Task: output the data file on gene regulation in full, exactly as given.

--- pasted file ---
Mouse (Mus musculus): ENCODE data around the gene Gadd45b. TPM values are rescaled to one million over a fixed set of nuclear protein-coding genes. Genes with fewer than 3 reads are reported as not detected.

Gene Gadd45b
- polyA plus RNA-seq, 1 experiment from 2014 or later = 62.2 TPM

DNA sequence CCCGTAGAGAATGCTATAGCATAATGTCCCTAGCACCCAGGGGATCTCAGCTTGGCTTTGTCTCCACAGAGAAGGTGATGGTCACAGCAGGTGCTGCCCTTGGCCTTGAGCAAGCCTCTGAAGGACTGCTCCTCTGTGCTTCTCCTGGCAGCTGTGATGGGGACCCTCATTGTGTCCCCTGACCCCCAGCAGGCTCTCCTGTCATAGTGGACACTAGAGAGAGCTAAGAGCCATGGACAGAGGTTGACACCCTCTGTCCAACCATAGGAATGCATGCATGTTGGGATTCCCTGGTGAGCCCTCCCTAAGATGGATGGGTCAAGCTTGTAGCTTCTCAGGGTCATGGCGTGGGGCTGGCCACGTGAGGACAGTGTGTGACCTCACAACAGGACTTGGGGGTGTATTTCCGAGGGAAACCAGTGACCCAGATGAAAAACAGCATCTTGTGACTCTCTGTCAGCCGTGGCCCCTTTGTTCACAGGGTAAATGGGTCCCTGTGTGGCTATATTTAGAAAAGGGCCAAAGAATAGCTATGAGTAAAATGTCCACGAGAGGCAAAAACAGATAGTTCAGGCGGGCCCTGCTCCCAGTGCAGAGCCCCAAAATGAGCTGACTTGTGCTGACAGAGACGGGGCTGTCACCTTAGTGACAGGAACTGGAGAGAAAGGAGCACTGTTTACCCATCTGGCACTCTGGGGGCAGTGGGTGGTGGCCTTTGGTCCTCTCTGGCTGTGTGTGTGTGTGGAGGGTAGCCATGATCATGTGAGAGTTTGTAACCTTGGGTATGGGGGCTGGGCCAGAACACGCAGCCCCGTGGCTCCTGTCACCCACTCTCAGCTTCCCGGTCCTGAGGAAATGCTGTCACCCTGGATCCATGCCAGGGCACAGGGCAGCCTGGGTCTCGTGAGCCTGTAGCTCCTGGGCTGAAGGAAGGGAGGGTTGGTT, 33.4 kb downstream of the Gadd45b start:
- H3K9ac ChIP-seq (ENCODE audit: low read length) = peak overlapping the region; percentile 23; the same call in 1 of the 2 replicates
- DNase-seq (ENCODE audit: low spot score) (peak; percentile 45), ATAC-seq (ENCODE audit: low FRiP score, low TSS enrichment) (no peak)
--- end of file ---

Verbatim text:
Mouse (Mus musculus): ENCODE data around the gene Gadd45b. TPM values are rescaled to one million over a fixed set of nuclear protein-coding genes. Genes with fewer than 3 reads are reported as not detected.

Gene Gadd45b
- polyA plus RNA-seq, 1 experiment from 2014 or later = 62.2 TPM

DNA sequence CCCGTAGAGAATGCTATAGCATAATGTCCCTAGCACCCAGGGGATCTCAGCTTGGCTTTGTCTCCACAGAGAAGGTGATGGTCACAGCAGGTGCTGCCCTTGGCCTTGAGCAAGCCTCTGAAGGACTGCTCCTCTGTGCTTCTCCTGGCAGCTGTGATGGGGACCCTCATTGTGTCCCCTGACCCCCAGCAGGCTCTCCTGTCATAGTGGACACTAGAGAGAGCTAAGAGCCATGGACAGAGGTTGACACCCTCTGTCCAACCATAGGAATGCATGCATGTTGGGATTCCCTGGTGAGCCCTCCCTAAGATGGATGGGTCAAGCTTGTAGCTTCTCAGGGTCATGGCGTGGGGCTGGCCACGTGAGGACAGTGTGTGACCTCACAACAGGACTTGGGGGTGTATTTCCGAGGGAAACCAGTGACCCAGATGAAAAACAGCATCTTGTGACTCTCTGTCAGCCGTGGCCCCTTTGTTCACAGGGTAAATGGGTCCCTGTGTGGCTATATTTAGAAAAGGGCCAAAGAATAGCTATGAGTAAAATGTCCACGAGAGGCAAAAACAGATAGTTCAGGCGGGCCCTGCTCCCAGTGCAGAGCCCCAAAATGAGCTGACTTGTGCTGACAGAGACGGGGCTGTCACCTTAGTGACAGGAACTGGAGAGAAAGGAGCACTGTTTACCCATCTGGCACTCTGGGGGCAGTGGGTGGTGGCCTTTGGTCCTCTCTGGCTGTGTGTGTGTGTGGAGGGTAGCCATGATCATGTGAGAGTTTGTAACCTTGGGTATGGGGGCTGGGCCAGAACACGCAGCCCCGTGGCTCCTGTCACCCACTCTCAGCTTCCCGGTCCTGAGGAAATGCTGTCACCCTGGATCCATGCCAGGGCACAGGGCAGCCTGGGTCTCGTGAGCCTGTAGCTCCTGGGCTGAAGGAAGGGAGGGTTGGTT, 33.4 kb downstream of the Gadd45b start:
- H3K9ac ChIP-seq (ENCODE audit: low read length) = peak overlapping the region; percentile 23; the same call in 1 of the 2 replicates
- DNase-seq (ENCODE audit: low spot score) (peak; percentile 45), ATAC-seq (ENCODE audit: low FRiP score, low TSS enrichment) (no peak)